Three Strikes and You’re Out!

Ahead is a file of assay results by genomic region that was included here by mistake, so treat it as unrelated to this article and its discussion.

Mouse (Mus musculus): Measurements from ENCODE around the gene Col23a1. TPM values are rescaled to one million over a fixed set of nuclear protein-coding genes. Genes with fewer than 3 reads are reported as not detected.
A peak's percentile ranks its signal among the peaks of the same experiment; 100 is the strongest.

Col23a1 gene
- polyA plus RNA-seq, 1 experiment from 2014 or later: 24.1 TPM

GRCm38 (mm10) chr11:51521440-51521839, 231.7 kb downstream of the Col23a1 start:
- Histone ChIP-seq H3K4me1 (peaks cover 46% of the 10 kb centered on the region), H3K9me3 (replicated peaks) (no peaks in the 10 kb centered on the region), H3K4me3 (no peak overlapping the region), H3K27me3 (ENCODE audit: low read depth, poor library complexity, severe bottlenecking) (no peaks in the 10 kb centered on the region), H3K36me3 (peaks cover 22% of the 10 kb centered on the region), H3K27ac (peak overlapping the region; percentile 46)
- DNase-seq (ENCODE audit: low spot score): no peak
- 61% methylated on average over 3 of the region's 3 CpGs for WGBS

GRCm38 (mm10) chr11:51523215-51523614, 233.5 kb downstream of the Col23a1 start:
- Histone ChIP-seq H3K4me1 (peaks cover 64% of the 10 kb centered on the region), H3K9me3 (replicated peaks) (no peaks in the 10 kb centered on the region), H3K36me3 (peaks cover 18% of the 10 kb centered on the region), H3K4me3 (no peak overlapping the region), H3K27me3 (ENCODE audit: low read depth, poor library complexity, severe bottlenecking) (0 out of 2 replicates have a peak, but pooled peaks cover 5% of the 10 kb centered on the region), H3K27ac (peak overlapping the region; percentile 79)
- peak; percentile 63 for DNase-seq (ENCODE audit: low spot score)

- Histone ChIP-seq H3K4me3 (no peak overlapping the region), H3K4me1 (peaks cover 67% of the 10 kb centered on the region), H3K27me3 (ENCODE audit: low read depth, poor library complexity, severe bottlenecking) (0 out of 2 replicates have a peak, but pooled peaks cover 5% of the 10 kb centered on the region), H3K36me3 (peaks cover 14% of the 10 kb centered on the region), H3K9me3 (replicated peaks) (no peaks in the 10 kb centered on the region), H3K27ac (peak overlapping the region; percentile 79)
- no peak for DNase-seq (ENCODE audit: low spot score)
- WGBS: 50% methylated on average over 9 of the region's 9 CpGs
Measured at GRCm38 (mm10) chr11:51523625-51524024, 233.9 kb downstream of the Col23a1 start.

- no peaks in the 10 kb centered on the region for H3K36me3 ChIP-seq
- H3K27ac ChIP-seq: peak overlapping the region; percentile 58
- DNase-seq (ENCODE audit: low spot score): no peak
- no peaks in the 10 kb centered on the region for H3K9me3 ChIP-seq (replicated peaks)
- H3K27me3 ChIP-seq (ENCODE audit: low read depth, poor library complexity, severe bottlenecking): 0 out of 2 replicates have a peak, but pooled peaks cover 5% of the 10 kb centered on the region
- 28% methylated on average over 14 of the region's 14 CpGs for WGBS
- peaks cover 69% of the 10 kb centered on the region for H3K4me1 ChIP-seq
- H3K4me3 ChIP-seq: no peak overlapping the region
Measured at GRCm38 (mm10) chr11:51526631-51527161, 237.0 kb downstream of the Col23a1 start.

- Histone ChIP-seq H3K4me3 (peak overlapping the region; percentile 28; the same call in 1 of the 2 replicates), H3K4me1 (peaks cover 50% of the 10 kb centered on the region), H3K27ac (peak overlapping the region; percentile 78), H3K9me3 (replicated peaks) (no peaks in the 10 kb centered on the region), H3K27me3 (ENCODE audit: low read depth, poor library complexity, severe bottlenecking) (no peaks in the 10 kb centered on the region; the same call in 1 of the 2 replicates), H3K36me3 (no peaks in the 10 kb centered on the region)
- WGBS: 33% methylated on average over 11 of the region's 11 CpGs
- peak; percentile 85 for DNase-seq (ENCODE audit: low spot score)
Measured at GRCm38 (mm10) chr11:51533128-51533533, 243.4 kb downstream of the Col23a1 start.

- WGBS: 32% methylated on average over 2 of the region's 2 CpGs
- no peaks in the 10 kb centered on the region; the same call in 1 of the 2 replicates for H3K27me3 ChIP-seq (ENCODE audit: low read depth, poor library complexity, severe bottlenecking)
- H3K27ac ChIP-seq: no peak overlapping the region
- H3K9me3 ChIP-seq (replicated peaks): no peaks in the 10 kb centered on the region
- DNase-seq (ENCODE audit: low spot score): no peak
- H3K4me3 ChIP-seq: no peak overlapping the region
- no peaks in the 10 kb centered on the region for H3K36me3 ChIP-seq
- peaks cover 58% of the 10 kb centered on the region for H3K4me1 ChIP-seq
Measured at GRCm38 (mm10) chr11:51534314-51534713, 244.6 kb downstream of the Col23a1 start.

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Three Strikes and You’re Out! The impetus for California’s “Three Strikes and You’re Out” law originated in my home town of Fresno. The murder of Kimber Reynolds was a much publicized one in the area. Resisting the perpetrator’s attempted theft, she was shot to death on June 29, 1992. Said perpetrator was, Joe Davis, already a convicted felon, had seen release from prison only three weaks earlier. Afterwards, Kimber’s father Mike Reynolds met with an informal group of judges, attorneys and law enforcement reps to discuss sentencing practices. This case set the precedent for California’s “Three Strikes and You’re Out” law. Said California law requires that when a criminal is convicted of three felonies, he or she must serve a mandatory fixed sentence of twenty-five years to life, usually without parole. There are three types of offenses that qualify as a strike: Juvenile Offenses, Serious Felonies and Violent Felonies. Research of the “Three Strikes and You’re Out” law on the Internet a will bombard the reader with a great deal of negative opinion. It can be difficult to find articles supporting the law. Three Strikes is ultimately a case of wide legislation overriding common sense and throwing a wrench in the works of legal practices, where it should be more on the level of an exception to certain case proceedings. One issue that the Three Strikes law brings into sharp relief is that of declining or ascending tendency toward crime. Since the law is predicated on the assumption of stopping further serious crimes before they happen from repeat perpetrators, as an attempt to curtail this, does it make potential criminal acts less or more serious? If a criminal knows he can get away with two lesser crimes before hitting the big wall of the Third Strike law the third time around, will they avoid breaking laws that put them in the target area for a serious or life

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